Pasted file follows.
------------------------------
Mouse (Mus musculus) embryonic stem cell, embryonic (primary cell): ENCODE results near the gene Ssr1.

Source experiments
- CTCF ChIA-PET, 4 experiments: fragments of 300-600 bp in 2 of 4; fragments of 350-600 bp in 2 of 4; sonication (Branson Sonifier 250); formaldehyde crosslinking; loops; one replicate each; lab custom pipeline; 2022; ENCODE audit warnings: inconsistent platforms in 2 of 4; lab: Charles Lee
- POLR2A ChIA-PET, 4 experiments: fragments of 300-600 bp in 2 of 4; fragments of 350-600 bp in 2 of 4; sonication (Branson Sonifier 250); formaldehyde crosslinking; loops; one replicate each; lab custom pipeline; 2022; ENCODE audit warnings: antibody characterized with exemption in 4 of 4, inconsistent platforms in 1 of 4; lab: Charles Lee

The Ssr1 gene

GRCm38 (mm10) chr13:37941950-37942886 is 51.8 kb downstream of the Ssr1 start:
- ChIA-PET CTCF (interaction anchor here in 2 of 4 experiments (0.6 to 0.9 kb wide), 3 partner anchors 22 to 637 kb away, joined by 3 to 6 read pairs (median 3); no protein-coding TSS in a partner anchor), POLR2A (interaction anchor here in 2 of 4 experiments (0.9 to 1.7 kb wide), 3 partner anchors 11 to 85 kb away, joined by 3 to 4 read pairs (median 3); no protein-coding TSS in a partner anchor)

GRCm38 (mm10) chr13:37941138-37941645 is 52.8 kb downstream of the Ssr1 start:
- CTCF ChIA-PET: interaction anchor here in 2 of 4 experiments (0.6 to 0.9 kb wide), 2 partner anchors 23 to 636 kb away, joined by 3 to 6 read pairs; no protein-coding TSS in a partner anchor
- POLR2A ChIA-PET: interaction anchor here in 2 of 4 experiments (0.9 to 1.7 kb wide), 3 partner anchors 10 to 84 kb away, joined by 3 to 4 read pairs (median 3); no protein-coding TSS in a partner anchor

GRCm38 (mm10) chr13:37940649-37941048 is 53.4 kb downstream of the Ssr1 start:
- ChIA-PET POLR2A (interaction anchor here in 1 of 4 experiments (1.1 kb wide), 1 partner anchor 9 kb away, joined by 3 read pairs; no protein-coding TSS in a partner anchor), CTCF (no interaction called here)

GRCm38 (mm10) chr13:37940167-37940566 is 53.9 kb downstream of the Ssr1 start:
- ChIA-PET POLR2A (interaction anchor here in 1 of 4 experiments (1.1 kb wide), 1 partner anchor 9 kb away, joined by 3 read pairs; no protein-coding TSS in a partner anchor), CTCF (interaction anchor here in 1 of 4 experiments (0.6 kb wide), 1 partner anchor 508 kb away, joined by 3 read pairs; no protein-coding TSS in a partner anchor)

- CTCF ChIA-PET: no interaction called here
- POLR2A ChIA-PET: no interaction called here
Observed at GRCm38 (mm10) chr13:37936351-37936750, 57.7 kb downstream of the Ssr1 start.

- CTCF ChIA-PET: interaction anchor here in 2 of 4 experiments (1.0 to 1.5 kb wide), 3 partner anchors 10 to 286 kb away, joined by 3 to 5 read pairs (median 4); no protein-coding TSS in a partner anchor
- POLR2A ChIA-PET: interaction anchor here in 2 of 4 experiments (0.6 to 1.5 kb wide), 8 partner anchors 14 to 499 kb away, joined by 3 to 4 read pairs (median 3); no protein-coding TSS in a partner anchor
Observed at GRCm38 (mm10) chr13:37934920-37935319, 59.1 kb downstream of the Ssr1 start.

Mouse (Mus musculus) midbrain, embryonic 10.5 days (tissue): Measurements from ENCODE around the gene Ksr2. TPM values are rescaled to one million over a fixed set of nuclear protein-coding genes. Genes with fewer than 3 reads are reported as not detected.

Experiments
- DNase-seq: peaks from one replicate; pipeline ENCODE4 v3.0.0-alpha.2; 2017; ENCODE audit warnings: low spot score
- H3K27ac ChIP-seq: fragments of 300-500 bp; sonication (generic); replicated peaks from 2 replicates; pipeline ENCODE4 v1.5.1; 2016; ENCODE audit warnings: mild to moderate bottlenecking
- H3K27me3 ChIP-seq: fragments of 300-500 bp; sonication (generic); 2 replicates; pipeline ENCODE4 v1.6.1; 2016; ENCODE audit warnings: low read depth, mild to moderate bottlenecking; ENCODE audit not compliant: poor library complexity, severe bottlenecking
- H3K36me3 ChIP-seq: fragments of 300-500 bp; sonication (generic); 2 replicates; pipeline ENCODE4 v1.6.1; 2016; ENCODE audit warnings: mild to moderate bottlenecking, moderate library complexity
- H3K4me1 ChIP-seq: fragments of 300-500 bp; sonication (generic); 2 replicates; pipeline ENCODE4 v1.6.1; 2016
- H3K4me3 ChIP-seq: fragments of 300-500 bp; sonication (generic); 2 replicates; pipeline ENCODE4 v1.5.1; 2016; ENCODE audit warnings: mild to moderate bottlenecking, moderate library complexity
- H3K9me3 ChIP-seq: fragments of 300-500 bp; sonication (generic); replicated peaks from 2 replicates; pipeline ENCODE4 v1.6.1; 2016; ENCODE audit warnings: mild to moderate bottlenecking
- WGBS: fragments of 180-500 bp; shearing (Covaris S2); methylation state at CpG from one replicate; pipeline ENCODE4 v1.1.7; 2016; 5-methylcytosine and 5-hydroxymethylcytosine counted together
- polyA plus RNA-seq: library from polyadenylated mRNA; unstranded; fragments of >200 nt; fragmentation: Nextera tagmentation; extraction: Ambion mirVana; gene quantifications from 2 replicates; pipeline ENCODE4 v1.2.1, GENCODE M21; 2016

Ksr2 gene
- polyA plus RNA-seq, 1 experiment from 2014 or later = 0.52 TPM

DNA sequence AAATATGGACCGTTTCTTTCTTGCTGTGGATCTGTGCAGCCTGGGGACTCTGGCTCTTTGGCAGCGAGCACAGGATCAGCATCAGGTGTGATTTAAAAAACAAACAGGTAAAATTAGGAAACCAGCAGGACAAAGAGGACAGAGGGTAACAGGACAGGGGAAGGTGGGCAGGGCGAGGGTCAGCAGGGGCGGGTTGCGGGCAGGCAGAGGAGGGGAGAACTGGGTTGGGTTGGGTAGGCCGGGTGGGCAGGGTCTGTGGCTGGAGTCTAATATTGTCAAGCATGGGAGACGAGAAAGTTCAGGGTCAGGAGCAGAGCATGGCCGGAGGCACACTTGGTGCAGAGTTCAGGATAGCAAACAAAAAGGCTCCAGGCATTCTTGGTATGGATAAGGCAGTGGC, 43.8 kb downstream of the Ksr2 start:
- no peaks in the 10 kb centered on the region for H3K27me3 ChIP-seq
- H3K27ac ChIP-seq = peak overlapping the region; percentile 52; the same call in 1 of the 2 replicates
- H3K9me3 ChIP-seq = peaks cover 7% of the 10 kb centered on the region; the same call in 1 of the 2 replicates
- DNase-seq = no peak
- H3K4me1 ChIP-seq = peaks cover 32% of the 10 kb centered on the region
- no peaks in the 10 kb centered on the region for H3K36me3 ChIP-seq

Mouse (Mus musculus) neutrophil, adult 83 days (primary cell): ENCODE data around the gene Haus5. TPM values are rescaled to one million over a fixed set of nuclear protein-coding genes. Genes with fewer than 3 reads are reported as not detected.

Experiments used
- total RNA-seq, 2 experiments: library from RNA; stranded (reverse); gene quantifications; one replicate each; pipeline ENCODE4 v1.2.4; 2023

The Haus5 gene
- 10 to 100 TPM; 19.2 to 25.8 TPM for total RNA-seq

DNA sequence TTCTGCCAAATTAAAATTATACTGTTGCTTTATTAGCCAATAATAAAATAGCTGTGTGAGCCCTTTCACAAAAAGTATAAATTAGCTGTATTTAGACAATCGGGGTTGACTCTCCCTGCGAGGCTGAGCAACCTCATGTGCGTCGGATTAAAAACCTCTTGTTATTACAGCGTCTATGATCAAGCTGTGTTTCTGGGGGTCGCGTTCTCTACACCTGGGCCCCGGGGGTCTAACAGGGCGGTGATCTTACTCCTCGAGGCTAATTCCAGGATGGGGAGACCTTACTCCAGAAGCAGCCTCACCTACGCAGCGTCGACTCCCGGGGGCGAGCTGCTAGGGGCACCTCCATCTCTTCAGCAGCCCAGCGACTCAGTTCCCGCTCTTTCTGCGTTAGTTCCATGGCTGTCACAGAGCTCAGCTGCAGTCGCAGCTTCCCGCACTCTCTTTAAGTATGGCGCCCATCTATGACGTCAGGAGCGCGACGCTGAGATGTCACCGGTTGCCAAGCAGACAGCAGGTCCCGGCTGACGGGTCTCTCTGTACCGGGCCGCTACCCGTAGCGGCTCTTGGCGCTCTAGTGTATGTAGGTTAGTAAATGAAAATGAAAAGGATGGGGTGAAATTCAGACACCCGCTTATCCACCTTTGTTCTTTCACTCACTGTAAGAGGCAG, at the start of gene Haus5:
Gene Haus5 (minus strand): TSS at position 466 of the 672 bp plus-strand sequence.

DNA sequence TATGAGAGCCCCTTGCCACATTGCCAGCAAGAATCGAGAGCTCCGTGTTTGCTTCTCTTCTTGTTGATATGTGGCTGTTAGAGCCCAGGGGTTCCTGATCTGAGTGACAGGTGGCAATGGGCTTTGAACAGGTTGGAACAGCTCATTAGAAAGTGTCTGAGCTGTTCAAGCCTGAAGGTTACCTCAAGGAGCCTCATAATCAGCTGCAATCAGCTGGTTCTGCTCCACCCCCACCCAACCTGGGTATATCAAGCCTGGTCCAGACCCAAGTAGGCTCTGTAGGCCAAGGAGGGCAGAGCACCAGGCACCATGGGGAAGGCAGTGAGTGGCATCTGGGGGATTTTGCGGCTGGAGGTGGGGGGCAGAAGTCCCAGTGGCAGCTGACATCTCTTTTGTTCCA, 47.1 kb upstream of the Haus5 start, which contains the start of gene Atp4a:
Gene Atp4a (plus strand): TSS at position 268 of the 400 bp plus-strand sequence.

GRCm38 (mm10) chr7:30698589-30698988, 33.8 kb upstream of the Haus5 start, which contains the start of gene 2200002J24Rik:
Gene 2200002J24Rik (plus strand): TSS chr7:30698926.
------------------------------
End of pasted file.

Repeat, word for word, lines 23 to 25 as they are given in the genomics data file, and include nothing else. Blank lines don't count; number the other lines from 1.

- DNase-seq: peaks from one replicate; pipeline ENCODE4 v3.0.0-alpha.2; 2017; ENCODE audit warnings: low spot score
- H3K27ac ChIP-seq: fragments of 300-500 bp; sonication (generic); replicated peaks from 2 replicates; pipeline ENCODE4 v1.5.1; 2016; ENCODE audit warnings: mild to moderate bottlenecking
- H3K27me3 ChIP-seq: fragments of 300-500 bp; sonication (generic); 2 replicates; pipeline ENCODE4 v1.6.1; 2016; ENCODE audit warnings: low read depth, mild to moderate bottlenecking; ENCODE audit not compliant: poor library complexity, severe bottlenecking